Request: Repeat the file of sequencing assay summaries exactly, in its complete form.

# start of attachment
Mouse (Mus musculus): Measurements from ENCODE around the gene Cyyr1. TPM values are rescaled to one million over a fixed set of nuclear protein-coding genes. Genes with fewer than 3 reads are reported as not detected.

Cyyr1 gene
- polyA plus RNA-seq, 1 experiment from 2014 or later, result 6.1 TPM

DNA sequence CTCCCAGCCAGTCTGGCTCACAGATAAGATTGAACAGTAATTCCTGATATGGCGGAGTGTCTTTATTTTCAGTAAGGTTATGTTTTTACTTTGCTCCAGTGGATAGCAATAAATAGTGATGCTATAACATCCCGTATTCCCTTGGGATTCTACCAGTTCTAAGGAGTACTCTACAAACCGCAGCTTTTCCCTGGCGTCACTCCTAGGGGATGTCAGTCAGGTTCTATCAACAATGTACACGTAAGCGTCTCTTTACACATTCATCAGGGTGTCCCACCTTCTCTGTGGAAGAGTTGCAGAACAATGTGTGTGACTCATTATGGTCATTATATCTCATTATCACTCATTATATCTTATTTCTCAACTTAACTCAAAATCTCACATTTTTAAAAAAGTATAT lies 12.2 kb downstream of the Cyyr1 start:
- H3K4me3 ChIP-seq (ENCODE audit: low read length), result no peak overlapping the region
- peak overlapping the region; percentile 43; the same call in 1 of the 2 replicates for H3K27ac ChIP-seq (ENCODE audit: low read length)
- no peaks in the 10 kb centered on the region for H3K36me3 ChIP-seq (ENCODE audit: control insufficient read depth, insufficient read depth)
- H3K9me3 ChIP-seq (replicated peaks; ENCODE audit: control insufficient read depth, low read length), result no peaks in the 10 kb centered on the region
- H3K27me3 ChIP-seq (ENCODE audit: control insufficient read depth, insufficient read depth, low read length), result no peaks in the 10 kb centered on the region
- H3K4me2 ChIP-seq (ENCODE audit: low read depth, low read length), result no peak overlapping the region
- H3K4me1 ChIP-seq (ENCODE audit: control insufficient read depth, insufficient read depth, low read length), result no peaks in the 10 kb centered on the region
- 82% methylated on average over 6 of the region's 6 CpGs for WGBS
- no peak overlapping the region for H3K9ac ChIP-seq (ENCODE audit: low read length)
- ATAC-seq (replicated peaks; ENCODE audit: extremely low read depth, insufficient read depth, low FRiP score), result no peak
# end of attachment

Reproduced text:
Mouse (Mus musculus): Measurements from ENCODE around the gene Cyyr1. TPM values are rescaled to one million over a fixed set of nuclear protein-coding genes. Genes with fewer than 3 reads are reported as not detected.

Cyyr1 gene
- polyA plus RNA-seq, 1 experiment from 2014 or later, result 6.1 TPM

DNA sequence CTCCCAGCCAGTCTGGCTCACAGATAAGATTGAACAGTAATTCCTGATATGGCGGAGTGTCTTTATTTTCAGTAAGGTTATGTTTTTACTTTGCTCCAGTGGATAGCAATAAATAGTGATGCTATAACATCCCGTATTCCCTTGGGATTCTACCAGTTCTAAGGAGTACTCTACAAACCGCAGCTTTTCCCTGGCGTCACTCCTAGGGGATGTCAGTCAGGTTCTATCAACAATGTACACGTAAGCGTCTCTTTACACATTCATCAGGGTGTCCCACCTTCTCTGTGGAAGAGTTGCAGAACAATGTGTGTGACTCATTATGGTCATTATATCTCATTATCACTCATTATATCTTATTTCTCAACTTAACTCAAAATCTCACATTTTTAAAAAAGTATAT lies 12.2 kb downstream of the Cyyr1 start:
- H3K4me3 ChIP-seq (ENCODE audit: low read length), result no peak overlapping the region
- peak overlapping the region; percentile 43; the same call in 1 of the 2 replicates for H3K27ac ChIP-seq (ENCODE audit: low read length)
- no peaks in the 10 kb centered on the region for H3K36me3 ChIP-seq (ENCODE audit: control insufficient read depth, insufficient read depth)
- H3K9me3 ChIP-seq (replicated peaks; ENCODE audit: control insufficient read depth, low read length), result no peaks in the 10 kb centered on the region
- H3K27me3 ChIP-seq (ENCODE audit: control insufficient read depth, insufficient read depth, low read length), result no peaks in the 10 kb centered on the region
- H3K4me2 ChIP-seq (ENCODE audit: low read depth, low read length), result no peak overlapping the region
- H3K4me1 ChIP-seq (ENCODE audit: control insufficient read depth, insufficient read depth, low read length), result no peaks in the 10 kb centered on the region
- 82% methylated on average over 6 of the region's 6 CpGs for WGBS
- no peak overlapping the region for H3K9ac ChIP-seq (ENCODE audit: low read length)
- ATAC-seq (replicated peaks; ENCODE audit: extremely low read depth, insufficient read depth, low FRiP score), result no peak